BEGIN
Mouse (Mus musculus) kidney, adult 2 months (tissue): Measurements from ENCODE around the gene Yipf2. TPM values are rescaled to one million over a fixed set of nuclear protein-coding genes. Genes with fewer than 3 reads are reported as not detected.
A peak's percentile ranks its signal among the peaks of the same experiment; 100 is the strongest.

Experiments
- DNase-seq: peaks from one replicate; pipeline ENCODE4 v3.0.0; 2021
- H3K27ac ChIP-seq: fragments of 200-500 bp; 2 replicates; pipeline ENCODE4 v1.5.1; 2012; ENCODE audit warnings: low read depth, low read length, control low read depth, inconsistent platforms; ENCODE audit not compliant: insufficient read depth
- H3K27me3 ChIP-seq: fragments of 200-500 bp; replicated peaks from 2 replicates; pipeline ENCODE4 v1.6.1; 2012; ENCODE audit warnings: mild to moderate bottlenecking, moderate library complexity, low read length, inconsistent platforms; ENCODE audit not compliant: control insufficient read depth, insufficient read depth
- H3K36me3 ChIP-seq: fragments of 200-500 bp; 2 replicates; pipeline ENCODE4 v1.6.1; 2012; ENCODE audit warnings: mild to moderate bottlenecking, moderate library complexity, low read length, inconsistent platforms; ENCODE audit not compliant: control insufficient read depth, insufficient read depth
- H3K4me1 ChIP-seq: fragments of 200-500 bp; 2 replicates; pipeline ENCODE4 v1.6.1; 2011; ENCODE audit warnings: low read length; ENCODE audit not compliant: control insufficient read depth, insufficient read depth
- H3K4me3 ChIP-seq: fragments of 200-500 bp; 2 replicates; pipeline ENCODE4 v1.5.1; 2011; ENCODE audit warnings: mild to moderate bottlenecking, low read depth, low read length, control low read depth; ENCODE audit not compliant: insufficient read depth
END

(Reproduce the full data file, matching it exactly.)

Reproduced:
Mouse (Mus musculus) kidney, adult 2 months (tissue): Measurements from ENCODE around the gene Yipf2. TPM values are rescaled to one million over a fixed set of nuclear protein-coding genes. Genes with fewer than 3 reads are reported as not detected.
A peak's percentile ranks its signal among the peaks of the same experiment; 100 is the strongest.

Experiments
- DNase-seq: peaks from one replicate; pipeline ENCODE4 v3.0.0; 2021
- H3K27ac ChIP-seq: fragments of 200-500 bp; 2 replicates; pipeline ENCODE4 v1.5.1; 2012; ENCODE audit warnings: low read depth, low read length, control low read depth, inconsistent platforms; ENCODE audit not compliant: insufficient read depth
- H3K27me3 ChIP-seq: fragments of 200-500 bp; replicated peaks from 2 replicates; pipeline ENCODE4 v1.6.1; 2012; ENCODE audit warnings: mild to moderate bottlenecking, moderate library complexity, low read length, inconsistent platforms; ENCODE audit not compliant: control insufficient read depth, insufficient read depth
- H3K36me3 ChIP-seq: fragments of 200-500 bp; 2 replicates; pipeline ENCODE4 v1.6.1; 2012; ENCODE audit warnings: mild to moderate bottlenecking, moderate library complexity, low read length, inconsistent platforms; ENCODE audit not compliant: control insufficient read depth, insufficient read depth
- H3K4me1 ChIP-seq: fragments of 200-500 bp; 2 replicates; pipeline ENCODE4 v1.6.1; 2011; ENCODE audit warnings: low read length; ENCODE audit not compliant: control insufficient read depth, insufficient read depth
- H3K4me3 ChIP-seq: fragments of 200-500 bp; 2 replicates; pipeline ENCODE4 v1.5.1; 2011; ENCODE audit warnings: mild to moderate bottlenecking, low read depth, low read length, control low read depth; ENCODE audit not compliant: insufficient read depth